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I am attempting to create a GLSL shader for simple, per-fragment directional light. So far, after following many tutorials, I have continually ran into the issue: my light is specified in world coordinates, however, the shader treats the light's position as being in eye space, thus, the light direction changes when I move the camera. My question is, how to I transform a directional light position such as (50, 50, 50, 0) into eye space, or, would doing things this way be the incorrect approach to the problem?

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You have two options. The easiest in my opinion for a variety of reasons is to just multiply your light data by the view/camera matrix so that they're in view space.

The second option is that in your vertex shader you can generate outputs multiplied by only the model transformation matrix in addition to the usual fully projected outputs (similar to how you can generate outputs with only the model and view matrices to get outputs in view space).

Yet another option is to take the NDC-space data you have in the fragment shader and the inverse of your projection and view matrices to recalculate world-space coordinates. Just remember that you need to do the whole W divide step as NDC-space is more than just a transformation by the projection matrix.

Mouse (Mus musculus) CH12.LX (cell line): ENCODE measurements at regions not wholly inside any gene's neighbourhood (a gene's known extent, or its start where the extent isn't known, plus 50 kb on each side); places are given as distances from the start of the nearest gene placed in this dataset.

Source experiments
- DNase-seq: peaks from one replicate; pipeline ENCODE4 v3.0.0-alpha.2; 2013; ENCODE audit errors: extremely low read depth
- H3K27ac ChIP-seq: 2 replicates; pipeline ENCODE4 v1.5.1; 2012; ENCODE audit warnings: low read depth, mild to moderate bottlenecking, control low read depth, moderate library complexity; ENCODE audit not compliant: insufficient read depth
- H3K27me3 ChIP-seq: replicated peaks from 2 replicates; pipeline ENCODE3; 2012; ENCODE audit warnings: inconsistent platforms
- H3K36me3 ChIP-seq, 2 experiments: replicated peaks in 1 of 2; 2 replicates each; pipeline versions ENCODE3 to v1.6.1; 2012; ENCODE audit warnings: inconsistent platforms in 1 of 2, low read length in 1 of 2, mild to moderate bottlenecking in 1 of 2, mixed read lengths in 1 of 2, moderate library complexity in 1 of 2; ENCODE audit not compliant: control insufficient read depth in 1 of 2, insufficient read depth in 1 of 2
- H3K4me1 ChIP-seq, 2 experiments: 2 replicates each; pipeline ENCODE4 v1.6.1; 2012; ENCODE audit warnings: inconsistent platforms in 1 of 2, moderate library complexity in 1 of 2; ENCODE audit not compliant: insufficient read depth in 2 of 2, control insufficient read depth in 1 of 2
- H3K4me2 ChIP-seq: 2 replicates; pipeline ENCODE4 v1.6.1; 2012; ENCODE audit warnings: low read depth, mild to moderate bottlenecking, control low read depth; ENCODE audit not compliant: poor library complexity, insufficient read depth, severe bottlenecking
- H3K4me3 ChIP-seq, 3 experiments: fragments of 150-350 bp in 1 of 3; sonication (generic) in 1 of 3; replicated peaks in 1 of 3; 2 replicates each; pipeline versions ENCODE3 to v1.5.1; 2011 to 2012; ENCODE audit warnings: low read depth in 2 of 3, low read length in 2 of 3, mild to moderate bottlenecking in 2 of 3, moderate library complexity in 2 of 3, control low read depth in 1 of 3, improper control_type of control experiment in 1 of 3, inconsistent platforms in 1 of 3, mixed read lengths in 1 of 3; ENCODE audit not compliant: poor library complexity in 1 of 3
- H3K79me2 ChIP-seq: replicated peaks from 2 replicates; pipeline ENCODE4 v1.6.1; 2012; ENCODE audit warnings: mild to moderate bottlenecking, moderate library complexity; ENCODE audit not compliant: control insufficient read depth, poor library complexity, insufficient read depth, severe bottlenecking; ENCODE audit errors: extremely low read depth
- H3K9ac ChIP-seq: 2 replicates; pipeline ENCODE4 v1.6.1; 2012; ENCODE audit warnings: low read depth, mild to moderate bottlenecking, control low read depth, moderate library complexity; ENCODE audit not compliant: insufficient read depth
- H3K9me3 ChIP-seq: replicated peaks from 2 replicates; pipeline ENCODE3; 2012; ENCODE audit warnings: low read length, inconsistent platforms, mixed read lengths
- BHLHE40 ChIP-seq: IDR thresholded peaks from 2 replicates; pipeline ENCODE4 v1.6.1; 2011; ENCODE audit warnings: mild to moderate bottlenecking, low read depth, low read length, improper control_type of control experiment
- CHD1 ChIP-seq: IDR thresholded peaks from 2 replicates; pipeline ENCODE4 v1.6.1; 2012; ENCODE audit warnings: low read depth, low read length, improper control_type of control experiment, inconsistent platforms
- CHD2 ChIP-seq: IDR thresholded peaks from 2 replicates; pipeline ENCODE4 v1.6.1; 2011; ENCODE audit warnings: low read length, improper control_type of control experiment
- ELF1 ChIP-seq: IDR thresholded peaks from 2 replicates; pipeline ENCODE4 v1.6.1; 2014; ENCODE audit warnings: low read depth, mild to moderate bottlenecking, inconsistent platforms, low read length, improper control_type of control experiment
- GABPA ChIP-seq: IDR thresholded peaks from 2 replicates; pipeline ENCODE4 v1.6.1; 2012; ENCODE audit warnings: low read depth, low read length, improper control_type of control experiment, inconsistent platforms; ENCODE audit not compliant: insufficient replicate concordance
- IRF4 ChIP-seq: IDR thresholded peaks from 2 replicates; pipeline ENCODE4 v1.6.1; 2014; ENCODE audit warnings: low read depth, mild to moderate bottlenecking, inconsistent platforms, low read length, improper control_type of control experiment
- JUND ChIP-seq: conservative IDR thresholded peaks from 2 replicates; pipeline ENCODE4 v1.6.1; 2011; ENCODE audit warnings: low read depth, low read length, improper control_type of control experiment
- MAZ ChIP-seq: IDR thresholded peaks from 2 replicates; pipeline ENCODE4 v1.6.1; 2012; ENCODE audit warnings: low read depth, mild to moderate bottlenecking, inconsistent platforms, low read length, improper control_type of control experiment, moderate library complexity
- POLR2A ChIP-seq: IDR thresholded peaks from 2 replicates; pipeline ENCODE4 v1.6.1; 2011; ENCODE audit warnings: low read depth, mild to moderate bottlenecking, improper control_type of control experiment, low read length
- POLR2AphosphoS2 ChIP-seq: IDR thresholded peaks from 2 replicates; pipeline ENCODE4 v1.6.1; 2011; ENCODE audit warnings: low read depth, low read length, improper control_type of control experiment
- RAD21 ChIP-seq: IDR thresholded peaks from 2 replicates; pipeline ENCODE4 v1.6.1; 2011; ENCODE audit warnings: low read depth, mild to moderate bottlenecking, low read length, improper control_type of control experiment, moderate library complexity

I personally just calculate light data in view-space and add extra outputs to the vertex shader which are in eye-space, since it makes the math easier and slightly faster (you generally don't have enough lights to make the matrix multiplication on the CPU be a big deal, and with a deferred shader pipeline, you can do it on the GPU anyway).

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So, by light data, I would understand that to be the direction; IE. doing modelview * light_pos on the CPU side, correct? –  Seven Hundred and Forty-Two Jun 29 '13 at 20:46
    
Not model view, but your camera matrix. The light had no relation to your model. You also need to transform the lights position for point and spot lights. –  Sean Middleditch Jun 29 '13 at 21:07
    
Ah! Does the camera matrix include the frustrum? –  Seven Hundred and Forty-Two Jun 29 '13 at 21:32
    
It's implicitly part of the concatenated camera and projection matrices. One quick Google search gives the following page, unsure how good it is: lighthouse3d.com/tutorials/view-frustum-culling –  Sean Middleditch Jun 29 '13 at 21:43

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